This year, the World Series comes with a guarantee: At least some fans will feel relief. And fans of long-time losing teams in other sports will probably feel happy, too.
The 2016 Series is a contest between the two baseball franchises with the longest current championship droughts. The American League champion Cleveland Indians have not won a World Series since 1948 — the Truman Administration. But Cleveland’s win seems like yesterday compared to the most recent title of the National League entry, the Chicago Cubs. America’s most lovable losers last were the lords of baseball in 1908 — 108 years ago. We’ll take that on faith, because there almost certainly is not a Cubs fan alive today who was around back then to see it. As ESPN.com informs us, this was before the invention of sliced bread. Moreover, the Cubbies have not even been in the Series since 1945. The Tribe, at least, has appeared in the showdown also known as the Fall Classic three times since its 1948 win.
The World Series Thrill
I know how the winner will feel. My team is the Boston Red Sox. As we Sox fans were reminded every minute of every day by New York Yankee fans, the Sox hadn’t claimed a Series title since 1918 until it finally happened in 2004. The final out of that 2004 victory, coming when I was 53, ranks with my daughter’s birth as the greatest moment of my life.
For many of us, our relationships with our favorite teams are the longest we have.
This experience — this great relief over a long-awaited win — is not unique to baseball. My sports siblings-in-misery include baseball’s Chicago White Sox (2005, after an 88-year drought), the NFL’s Seattle Seahawks (first Super Bowl title in 2013, their 38th season) and the NBA’s Cleveland Cavaliers (champs in 2016, their 46th year of existence).
There is one adjective commonly applied to the fans of all such downtrodden teams: long-suffering.
The term fan comes from fanatic. Certainly if insanity is doing the same thing over and over again and getting the same result, as Albert Einstein said, then Cubs fans are Exhibit A. Year after year, they have faithfully packed their congenial bandbox of a ballpark, Wrigley Field (nickname: “The Friendly Confines”), even as the Cubbies generally have played themselves out of the race by Memorial Day. Cubs fans embodied the audacity of hope long before Barack Obama made it a slogan.
In their devotion, and the steadfastness of Indians diehards as well, is a life lesson.
When I became a Red Sox fan at age 8, the Sox stunk. I was too young to know better; just going to Fenway Park was thrill enough. As the years went on, I kept on going, and many times the crowds were so sparse that I had a grandstand section to myself. Ultimately, as has happened this year with the Cubs and Indians, the Sox got good. And I learned that there is nothing so sweet as being there when things turn around and loyalty is rewarded. I also learned to resent the bandwagon jumpers, fair-weather friends and sunshine patriots who were showing up in droves — only to abandon the team when it inevitably sunk back downward.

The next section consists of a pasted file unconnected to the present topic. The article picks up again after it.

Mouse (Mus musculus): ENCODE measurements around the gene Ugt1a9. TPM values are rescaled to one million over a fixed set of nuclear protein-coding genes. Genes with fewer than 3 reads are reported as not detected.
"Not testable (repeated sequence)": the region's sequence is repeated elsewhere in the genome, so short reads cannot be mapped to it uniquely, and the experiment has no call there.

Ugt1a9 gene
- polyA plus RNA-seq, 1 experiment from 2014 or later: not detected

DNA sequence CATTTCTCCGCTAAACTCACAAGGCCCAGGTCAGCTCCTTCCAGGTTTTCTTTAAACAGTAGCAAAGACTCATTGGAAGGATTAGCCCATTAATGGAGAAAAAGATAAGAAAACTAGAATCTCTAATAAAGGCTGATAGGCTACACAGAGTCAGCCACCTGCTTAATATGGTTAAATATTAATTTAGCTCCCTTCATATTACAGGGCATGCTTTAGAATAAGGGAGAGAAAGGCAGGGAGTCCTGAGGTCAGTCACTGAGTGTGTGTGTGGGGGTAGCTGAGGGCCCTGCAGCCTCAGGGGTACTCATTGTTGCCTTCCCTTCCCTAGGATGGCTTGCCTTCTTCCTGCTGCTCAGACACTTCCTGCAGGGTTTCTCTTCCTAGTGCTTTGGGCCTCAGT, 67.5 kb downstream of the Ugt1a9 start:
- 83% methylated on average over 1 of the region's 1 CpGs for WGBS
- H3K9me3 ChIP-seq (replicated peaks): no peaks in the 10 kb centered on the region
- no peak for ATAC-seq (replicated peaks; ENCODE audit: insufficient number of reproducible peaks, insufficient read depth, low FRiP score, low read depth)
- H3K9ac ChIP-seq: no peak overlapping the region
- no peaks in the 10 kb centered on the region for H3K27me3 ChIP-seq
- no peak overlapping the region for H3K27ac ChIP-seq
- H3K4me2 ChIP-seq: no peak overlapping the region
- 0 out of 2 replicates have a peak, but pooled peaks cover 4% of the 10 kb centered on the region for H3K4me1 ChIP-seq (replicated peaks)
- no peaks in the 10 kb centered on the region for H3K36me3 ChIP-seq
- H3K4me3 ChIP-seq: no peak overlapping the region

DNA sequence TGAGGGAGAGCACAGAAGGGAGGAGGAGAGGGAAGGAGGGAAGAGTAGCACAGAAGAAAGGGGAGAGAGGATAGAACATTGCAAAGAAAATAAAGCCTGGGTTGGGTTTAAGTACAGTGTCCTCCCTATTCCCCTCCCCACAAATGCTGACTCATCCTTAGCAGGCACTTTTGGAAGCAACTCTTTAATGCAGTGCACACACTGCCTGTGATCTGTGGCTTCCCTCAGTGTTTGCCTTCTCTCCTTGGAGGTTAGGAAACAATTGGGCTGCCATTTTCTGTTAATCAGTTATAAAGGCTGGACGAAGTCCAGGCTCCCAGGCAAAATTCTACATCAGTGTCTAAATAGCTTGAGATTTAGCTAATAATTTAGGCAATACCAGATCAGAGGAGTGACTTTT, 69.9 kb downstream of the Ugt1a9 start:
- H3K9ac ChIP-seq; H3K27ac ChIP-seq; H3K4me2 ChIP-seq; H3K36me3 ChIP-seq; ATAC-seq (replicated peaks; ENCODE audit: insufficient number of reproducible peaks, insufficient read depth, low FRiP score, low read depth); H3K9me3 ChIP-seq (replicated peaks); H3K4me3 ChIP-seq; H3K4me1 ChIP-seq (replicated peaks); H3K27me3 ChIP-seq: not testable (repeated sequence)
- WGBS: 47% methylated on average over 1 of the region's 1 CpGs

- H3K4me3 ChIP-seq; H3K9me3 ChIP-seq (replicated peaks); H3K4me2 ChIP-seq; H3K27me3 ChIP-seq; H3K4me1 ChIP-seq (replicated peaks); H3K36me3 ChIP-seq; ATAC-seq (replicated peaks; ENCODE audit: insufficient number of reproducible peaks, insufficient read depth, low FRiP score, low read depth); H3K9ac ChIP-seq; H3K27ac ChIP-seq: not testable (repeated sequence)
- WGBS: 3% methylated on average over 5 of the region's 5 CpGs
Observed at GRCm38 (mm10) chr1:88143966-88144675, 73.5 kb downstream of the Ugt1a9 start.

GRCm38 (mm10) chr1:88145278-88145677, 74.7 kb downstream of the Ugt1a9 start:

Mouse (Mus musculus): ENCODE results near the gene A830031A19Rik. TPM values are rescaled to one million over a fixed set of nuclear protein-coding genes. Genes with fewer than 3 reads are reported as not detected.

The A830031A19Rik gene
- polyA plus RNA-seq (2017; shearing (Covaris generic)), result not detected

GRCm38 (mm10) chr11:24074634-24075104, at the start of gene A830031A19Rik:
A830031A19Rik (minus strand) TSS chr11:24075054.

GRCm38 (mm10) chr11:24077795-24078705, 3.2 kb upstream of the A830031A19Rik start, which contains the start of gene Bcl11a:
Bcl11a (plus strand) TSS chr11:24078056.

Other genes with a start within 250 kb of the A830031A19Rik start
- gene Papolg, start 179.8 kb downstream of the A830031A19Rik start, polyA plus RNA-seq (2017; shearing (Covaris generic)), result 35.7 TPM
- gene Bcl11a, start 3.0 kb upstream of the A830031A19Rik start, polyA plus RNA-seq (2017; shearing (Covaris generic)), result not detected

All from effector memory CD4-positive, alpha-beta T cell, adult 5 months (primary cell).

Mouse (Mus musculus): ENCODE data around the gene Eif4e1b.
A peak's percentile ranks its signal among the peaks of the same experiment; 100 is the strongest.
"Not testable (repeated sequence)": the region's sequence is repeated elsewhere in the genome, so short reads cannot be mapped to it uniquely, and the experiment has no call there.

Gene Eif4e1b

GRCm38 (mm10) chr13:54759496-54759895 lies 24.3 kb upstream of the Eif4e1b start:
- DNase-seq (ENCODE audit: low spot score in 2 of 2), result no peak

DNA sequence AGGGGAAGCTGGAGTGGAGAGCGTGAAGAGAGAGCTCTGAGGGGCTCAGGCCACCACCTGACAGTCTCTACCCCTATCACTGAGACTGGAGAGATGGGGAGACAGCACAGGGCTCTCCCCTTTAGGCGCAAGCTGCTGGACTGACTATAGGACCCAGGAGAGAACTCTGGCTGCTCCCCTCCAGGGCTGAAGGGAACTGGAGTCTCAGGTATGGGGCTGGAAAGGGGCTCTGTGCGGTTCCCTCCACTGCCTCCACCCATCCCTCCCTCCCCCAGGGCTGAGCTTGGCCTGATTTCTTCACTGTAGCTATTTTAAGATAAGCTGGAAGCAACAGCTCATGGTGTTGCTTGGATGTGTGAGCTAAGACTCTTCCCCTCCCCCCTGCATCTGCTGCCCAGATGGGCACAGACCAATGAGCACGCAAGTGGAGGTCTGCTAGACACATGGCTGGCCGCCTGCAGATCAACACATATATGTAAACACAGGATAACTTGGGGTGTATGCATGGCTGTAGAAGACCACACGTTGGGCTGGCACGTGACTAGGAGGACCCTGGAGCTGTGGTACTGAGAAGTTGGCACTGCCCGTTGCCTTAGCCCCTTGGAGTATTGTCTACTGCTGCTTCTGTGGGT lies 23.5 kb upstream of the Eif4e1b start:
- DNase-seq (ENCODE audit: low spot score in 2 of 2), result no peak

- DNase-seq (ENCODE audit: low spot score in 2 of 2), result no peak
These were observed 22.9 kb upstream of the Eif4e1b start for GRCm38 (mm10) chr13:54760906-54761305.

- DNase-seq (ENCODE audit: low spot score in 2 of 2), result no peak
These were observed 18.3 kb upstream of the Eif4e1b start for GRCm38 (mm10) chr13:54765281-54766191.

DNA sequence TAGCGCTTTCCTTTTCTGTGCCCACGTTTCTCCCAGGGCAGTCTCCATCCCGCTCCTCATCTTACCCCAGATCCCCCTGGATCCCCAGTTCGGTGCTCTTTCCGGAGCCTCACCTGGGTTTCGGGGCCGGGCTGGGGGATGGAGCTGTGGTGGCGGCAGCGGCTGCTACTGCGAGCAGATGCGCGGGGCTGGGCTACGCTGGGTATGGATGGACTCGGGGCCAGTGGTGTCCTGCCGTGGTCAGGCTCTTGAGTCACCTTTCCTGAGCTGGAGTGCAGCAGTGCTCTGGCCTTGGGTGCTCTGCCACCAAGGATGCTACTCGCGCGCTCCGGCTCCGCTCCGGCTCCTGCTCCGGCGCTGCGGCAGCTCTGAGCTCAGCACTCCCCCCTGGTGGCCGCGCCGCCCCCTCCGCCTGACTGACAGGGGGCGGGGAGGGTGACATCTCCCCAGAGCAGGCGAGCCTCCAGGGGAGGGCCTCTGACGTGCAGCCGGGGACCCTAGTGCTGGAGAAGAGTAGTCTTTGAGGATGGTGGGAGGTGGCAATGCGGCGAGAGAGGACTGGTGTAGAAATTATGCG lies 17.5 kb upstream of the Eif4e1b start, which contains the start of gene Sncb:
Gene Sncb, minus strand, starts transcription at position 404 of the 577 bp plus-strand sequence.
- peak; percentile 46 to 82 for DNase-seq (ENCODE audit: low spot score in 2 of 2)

This all shouldn’t matter as much as it does. After all, not one of us helped out by hitting a home run or striking someone out. (There is the case of foul-catching Cubs fan Steve Bartman, but that is another story.) And as Jerry Seinfeld has said about this era, when free-agent players flit from team to team, we are effectively rooting for laundry. But a lot of things are subject to free agency these days: jobs, political affiliations, marriages. For many of us, our relationships with our favorite teams (including those from college) are the longest we have. (Yes, sorry, daughter: I loved the Red Sox a quarter-century before I loved you.)
Whichever team wins, one theme that will emerge among boomers, paradoxically, is sorrow — regret that parents, grandparents, other family members and childhood friends were not still here to experience the joy. After the Series, you will read about pilgrimages to cemeteries, where pennants and other memorabilia will be placed on gravestones. In some ways, they will share in the triumph.
I have friends on both sides of this Series. Both are due. But the Cubs are way, way overdue. On the other hand, having the Chicago Cubs as world champions would feel very strange. If they win, their fans might find themselves asking the same question posited in the 1972 film The Candidate by Robert Redford’s character, Bill McKay, after (spoiler alert!) he unexpectedly wins his Senate race: “What do we do now?”